Sundays of Lent
Each of the Sundays of Great Lent has its own special theme. The first Sunday is called the Feast of the Triumph of Orthodoxy. It is a historical feast commemorating the return of the icons to the churches in the year 843 after the heresy of iconoclasm was overcome. The spiritual theme of the day is first of all the victory of the True Faith. “This is the victory that overcomes the world, our faith” (1 Jn 5.4). Secondly, the icons of the saints bear witness that man, “created in the image and likeness of God” (Gen 1.26), becomes holy and godlike through the purification of himself as God’s living image.
The Second Sunday of Lent is the commemoration of Saint Gregory Palamas. It was Saint Gregory (d.1359) who bore living witness that men can become divine through the grace of God in the Holy Spirit; and that even in this life, by prayer and fasting, human beings can become participants of the uncreated light of God’s divine glory.
The Third Sunday of Lent is that of the Veneration of the Cross. The cross stands in the midst of the church in the middle of the lenten season not merely to remind men of Christ’s redemption and to keep before them the goal of their efforts, but also to be venerated as that reality by which man must live to be saved. “He who does not take up his cross and follow me is not worthy of me” (Mt 10.38). For in the Cross of Christ Crucified lies both “the power of God and the wisdom of God” for those being saved (1 Cor 1.24).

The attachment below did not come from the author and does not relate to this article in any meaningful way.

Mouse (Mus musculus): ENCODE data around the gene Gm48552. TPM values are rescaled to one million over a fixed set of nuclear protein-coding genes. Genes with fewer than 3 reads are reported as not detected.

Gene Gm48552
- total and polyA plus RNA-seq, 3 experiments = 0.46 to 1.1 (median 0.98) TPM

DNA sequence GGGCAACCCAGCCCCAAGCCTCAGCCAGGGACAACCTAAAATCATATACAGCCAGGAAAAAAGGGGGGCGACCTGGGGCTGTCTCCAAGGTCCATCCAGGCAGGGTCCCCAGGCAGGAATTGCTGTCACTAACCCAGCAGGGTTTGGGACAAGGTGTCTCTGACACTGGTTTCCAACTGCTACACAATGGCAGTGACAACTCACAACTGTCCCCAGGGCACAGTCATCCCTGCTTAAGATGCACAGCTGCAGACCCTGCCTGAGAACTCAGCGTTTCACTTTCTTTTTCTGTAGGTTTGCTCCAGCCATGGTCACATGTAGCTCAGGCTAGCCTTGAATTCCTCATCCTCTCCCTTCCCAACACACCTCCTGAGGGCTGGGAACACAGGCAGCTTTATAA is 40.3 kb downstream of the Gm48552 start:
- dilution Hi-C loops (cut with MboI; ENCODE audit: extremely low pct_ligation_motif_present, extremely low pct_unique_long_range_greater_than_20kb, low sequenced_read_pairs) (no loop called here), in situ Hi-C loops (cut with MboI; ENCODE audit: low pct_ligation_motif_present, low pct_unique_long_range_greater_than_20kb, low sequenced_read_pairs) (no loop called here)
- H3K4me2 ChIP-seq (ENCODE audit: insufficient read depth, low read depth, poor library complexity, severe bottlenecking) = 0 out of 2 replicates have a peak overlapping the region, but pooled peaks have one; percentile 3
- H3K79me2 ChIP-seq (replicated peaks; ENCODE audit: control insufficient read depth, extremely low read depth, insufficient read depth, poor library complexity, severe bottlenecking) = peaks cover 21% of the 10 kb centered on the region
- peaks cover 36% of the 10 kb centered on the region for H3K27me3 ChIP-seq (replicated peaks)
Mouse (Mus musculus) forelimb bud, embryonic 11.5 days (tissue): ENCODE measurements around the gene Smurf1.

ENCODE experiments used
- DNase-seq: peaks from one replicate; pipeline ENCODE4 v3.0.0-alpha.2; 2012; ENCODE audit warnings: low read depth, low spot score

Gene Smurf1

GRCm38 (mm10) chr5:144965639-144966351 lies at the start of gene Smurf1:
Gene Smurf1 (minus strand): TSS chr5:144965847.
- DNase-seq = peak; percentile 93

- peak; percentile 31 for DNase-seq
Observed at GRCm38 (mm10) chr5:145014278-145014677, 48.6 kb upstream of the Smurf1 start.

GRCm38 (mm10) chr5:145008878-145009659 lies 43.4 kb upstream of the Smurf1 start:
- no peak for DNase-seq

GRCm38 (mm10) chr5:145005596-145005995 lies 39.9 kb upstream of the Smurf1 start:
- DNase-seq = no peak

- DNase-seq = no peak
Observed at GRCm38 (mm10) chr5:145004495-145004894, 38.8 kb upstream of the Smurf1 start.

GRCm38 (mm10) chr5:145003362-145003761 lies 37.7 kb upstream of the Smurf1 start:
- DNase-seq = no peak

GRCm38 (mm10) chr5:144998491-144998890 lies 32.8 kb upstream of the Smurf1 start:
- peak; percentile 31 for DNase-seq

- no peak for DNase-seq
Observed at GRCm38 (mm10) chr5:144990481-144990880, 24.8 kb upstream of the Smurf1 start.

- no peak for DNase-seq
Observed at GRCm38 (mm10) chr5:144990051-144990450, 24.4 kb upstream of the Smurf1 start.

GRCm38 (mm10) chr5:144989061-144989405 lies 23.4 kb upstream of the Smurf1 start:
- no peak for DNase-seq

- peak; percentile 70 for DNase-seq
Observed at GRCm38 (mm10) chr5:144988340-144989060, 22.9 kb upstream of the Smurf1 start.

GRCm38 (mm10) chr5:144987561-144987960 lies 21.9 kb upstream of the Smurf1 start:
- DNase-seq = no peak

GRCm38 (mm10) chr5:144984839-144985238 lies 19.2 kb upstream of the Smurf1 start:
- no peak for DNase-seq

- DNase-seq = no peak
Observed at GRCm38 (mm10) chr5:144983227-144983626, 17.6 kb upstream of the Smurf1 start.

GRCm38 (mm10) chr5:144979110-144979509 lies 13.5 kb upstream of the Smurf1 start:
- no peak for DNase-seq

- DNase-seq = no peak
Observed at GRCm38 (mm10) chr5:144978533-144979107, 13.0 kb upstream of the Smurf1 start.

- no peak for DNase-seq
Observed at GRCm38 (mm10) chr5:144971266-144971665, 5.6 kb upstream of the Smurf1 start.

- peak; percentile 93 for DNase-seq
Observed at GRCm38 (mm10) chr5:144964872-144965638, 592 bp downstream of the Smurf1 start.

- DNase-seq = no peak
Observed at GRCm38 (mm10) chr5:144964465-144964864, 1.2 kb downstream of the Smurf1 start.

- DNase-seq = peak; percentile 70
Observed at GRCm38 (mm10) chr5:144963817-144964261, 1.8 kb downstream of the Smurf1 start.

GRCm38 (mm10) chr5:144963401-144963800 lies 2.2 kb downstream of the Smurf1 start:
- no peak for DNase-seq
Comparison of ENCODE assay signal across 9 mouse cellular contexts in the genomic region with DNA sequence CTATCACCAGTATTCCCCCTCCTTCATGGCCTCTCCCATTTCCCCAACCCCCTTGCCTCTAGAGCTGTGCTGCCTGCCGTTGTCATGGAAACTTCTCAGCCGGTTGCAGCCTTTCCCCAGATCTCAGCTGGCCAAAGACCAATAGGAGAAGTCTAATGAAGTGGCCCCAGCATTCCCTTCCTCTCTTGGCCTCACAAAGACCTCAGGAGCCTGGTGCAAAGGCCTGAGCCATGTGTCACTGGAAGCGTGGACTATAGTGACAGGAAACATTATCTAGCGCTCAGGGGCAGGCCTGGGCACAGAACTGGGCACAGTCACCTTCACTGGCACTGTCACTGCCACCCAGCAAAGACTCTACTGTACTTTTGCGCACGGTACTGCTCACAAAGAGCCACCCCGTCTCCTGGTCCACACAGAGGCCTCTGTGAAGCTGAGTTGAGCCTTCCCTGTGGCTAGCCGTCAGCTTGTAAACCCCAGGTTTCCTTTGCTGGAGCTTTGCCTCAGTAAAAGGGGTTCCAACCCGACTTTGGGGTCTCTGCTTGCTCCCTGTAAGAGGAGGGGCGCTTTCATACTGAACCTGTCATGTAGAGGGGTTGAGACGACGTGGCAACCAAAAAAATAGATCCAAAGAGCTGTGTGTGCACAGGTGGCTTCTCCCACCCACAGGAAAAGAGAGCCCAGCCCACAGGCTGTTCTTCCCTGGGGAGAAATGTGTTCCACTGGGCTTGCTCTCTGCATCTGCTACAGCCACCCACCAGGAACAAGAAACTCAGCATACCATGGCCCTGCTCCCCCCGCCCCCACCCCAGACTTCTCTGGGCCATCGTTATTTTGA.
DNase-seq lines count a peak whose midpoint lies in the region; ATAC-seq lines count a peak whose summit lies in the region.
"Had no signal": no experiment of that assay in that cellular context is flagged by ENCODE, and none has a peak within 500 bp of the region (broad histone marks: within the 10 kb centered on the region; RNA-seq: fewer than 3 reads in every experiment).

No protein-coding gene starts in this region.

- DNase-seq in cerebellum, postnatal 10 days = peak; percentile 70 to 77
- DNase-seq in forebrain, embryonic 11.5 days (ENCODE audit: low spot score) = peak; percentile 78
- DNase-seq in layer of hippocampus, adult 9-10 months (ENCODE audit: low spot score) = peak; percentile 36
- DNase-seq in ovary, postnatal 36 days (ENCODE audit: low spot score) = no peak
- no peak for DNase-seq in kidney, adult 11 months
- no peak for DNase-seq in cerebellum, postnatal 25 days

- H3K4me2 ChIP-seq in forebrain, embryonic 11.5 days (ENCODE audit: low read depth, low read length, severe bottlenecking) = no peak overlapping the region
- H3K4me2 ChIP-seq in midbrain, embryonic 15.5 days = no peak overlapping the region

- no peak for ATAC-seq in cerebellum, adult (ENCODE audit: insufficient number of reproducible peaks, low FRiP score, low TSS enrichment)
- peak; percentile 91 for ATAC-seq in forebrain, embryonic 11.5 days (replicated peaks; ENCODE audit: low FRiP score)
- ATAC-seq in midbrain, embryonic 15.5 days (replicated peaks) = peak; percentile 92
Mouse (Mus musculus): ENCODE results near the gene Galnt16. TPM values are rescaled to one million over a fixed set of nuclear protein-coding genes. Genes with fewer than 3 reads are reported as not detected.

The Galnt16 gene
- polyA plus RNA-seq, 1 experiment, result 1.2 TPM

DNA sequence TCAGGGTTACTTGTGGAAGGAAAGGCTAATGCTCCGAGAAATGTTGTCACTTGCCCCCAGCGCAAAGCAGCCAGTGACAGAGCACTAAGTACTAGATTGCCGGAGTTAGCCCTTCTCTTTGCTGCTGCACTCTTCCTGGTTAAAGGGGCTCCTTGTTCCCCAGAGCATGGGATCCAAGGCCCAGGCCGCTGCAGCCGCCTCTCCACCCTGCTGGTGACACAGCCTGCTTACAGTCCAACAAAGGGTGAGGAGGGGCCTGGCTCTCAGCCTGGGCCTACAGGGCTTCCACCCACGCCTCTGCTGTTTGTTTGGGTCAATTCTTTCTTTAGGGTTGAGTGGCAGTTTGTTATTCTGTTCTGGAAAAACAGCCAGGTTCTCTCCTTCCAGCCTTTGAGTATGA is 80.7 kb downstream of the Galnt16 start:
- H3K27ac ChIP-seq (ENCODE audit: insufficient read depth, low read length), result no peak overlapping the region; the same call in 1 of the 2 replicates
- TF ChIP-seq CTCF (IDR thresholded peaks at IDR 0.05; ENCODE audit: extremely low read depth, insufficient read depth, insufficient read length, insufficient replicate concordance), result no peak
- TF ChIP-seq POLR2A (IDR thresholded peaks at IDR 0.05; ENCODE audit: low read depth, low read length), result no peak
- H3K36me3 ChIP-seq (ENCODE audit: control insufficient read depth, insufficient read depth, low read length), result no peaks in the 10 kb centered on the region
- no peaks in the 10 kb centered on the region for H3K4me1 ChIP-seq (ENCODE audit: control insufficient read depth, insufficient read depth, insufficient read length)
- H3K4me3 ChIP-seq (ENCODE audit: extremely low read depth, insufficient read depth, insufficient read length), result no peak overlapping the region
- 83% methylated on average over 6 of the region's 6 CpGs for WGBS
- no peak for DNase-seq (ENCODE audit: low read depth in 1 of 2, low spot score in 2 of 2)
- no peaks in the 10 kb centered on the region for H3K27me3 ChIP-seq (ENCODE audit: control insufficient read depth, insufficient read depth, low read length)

The Fourth Sunday of Lent is dedicated to Saint John of the Ladder (Climacus), the author of the work, The Ladder of Divine Ascent. The abbot of Saint Catherine’s Monastery on Mount Sinai (6th century) stands as a witness to the violent effort needed for entrance into God’s Kingdom (Mt 10: 12). The spiritual struggle of the Christian life is a real one, “not against flesh and blood, but against . . . the rulers of the present darkness . . . the hosts of wickedness in heavenly places . . .” (Eph 6.12). St John encourages the faithful in their efforts for, according to the Lord, only “he who endures to the end will be saved” (Mt 24.13).
The Fifth Sunday recalls the memory of Saint Mary of Egypt, the repentant harlot. Mary tells us, first of all, that no amount of sin and wickedness can keep a person from God if he truly repents. Christ himself has come “to call sinners to repentance” and to save them from their sins (Lk 5.32). In addition, Saint Mary tells us that it is never too late in life—or in Lent—to repent. Christ will gladly receive all who come to him even at the eleventh hour of their lives. But their coming must be in serious and sincere repentance.